Populism is sweeping the globe, but so far Canada has been relatively untouched. Our luck may be running out. Albertans’ satisfaction with Canadian democracy has fallen 19 points in the last two years. In Saskatchewan, high-quality candidates are said to be standing in line to run for Wexit in the next federal election. So, how real is the threat? First, a bit of history.
The Roots of Contemporary Populism
Looking back, governments of the past seemed more able to take on difficult tasks than those today. Think of bilingualism or the national healthcare system. Cabinet may have made the decisions, but ministers relied on a network of people – including the caucus, party, riding associations and, ultimately, the community – to help identify issues and “broker” solutions.
By the 1980s, the system was changing. Political strategists were experimenting with public opinion research (polls, focus groups and surveys) and they were quick to see the potential. With a simple telephone poll, a leader could learn more in two days about how the public viewed an issue than he or she might learn in three months through the old channels.
As Susan Delacourt has ably shown, parties began using these tools to target important subgroups. From small businesses to seniors, policies were tailored to meet specific needs, then marketed to the group, much like consumer goods.
This was a big change in policy making. It allowed leaders to sidestep much of the messy work of brokerage politics, that is, of working through the trade-offs between competing interests. Now the challenge was to create a simple, clear story – a “narrative” – that was easily recognizable by the target group and that would “sell” them on the policy.
While this shift seemed like a good idea at the time, some troubling consequences are now becoming clear, as the following example shows.
Polarizing Public Debate – The New Normal
Over the last few years, thousands of migrants have crossed into Canada at locations with no customs office, then claimed refugee status. Critics have branded them as “cheaters” and “queue-jumpers” who are stretching Canadians’ goodwill to the limits.
Conservative MP Michelle Rempel warns that if the flow isn’t stopped, “the dialogue in Canada is going to switch from ‘how we do immigration’ to ‘if we do immigration.’”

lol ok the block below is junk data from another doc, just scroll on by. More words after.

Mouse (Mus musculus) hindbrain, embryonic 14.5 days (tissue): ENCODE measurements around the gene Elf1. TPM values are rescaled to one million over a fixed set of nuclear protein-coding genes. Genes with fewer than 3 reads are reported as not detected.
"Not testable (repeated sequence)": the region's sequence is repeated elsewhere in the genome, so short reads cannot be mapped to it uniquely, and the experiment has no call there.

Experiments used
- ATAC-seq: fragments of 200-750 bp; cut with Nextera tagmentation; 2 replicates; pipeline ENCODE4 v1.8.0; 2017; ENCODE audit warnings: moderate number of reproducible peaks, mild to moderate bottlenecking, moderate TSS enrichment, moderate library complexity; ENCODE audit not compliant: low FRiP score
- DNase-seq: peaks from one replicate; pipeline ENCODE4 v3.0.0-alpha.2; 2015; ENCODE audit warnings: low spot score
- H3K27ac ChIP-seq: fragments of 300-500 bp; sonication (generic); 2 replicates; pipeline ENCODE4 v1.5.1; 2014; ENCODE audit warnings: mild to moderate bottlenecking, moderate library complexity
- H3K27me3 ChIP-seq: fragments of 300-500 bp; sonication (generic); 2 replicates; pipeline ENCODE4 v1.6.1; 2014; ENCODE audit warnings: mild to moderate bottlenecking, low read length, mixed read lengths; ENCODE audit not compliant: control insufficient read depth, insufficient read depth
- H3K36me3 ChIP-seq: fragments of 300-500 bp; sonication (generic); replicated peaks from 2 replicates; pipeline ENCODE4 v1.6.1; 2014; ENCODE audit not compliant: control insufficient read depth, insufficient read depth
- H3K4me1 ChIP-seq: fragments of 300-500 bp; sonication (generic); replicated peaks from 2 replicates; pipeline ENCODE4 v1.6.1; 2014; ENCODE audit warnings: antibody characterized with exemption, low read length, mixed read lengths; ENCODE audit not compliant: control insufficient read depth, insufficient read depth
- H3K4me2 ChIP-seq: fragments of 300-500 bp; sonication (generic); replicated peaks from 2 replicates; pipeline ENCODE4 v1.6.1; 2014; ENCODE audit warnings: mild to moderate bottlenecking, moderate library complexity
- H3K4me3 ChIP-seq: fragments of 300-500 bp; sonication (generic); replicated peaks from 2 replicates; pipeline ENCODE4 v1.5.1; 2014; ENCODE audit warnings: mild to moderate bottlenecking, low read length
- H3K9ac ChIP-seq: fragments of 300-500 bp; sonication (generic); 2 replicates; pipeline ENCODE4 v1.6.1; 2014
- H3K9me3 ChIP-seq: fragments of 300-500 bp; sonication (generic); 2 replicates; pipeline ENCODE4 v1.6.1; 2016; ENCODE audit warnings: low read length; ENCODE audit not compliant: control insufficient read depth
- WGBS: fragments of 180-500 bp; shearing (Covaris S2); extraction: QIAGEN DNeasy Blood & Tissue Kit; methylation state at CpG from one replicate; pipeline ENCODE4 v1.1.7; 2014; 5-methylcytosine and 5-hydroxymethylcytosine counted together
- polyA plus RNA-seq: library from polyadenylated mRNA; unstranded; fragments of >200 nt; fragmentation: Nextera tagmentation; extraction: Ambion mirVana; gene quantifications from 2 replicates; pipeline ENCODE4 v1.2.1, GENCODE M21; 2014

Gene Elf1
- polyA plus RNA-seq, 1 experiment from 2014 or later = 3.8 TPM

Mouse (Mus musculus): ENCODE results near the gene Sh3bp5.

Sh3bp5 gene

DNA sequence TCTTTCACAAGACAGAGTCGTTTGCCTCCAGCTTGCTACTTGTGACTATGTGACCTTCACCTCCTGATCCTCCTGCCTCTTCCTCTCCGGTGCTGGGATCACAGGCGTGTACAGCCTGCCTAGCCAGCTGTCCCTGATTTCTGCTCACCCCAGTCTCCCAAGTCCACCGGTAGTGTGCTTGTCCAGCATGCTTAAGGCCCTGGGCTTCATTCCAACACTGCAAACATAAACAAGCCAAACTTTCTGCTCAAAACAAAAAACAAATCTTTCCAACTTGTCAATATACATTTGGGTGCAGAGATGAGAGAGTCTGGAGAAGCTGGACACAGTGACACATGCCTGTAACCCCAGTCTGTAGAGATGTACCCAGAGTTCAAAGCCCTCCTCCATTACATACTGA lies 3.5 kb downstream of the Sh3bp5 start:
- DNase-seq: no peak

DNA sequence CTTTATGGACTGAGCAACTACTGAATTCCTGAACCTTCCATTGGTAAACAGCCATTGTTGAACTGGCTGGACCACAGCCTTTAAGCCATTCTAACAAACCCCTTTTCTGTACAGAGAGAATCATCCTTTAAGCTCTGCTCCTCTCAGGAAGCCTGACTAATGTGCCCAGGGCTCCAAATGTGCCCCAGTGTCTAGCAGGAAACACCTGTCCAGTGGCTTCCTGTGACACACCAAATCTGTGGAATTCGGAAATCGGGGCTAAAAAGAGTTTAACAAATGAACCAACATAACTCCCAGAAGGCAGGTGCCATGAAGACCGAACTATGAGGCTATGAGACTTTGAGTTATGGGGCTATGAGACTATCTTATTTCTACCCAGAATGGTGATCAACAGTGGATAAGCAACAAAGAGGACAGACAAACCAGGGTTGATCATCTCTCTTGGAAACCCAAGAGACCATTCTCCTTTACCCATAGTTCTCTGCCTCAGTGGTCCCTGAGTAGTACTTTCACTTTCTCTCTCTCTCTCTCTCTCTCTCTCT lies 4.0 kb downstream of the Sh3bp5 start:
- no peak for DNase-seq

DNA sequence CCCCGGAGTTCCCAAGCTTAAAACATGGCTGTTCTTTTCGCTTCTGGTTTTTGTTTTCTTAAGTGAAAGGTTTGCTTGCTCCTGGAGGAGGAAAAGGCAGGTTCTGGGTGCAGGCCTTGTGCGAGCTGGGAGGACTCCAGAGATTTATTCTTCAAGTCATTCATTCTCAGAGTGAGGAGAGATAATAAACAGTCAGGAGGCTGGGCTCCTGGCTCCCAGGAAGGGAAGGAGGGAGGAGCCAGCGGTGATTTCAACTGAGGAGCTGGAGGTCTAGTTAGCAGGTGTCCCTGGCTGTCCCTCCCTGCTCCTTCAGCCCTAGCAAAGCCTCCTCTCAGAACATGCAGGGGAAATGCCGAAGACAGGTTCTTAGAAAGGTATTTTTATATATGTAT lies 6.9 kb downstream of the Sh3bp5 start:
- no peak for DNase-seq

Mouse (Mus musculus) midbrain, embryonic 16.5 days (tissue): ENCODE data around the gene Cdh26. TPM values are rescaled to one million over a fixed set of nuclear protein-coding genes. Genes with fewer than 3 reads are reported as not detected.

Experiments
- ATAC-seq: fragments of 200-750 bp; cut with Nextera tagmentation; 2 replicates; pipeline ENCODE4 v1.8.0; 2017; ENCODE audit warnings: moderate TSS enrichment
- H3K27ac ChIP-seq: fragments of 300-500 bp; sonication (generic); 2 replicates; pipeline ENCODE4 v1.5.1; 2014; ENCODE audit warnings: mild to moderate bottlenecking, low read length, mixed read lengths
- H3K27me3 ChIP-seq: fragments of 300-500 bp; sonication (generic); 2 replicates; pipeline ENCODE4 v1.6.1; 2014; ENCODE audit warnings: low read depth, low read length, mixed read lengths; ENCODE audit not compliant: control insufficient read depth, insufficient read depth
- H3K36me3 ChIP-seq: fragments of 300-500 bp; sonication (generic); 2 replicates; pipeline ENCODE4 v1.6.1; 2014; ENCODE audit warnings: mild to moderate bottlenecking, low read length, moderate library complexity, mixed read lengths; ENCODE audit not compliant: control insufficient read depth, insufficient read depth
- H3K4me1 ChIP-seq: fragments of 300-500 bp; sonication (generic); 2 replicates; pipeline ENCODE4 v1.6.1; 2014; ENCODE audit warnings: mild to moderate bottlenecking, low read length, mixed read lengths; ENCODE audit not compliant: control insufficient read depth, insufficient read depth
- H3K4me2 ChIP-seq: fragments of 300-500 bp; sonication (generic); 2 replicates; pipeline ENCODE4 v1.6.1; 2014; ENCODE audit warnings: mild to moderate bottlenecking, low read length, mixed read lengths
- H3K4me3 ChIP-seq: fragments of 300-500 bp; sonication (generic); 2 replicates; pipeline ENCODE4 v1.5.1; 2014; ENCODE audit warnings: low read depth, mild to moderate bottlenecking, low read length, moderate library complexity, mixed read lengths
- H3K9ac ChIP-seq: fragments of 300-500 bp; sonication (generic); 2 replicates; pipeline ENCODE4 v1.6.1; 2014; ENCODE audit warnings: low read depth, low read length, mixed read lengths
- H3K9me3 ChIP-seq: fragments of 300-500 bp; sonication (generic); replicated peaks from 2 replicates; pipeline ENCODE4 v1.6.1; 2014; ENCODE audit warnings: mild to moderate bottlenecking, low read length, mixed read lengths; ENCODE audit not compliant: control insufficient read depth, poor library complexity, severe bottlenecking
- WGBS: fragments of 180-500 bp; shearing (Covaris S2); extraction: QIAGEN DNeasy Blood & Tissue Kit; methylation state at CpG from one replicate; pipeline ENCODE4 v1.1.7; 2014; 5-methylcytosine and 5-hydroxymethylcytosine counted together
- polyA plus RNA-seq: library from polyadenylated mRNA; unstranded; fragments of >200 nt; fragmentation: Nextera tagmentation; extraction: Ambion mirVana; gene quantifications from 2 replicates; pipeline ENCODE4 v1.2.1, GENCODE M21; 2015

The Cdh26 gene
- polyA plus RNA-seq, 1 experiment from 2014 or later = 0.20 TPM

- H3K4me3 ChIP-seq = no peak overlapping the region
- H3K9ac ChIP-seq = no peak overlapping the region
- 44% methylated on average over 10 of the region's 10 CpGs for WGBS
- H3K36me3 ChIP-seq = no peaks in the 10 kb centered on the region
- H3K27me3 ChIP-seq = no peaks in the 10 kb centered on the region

In fact, the polling says otherwise. Canadians disagree with the practice, but most still think the government is doing a good job of managing the immigration system. They recognize that the situation is more complex than Rempel suggests.
Not that this will change anything. Rempel is not trying to work through the issue. This is about “product marketing” not problem-solving. She is intentionally oversimplifying to highlight aspects of the issue that she believes resonate with her target group.
Specifically, calling these migrants “queue-jumpers” and “cheaters” creates an emotionally charged narrative in which the migrants, who are mainly visible minorities, threaten to overwhelm Canada’s immigration system. That’s the story Rempel is sending to her target group.
Progressives can be equally one-sided in their treatment of issues. On climate-change, for example, a growing number insist that the only way to save the planet is an immediate halt to the use of hydrocarbons.
Most Canadians disagree. While they want action on climate change, recent polling finds that a majority in all regions is willing to go along with some kind of support for the ailing oil and gas sector.
The good news from examples like these is that, while partisans and advocates often frame complex issues in black-and-white terms, many Canadians remain open to the idea that there is middle ground.
The bad news is that finding it requires the kind of careful discussion and debate that gets more and more scarce. If those in the middle want to join the debate, increasingly, they must leave the middle and choose a side.
In sum, there is a high price to pay for the oversimplification of issues. It not only polarizes public debate, it undermines confidence (public trust) in the policy process. This “new normal” underwrites a critical premise in the populists’ narrative.
Populism – From Polarized Debates to a Polarized Society
Typically, populists allege that some group, such as a professional elite or a political party, has gained control of the policy process and is using it to advance their own interests. The process, they say, is biased and can’t be trusted.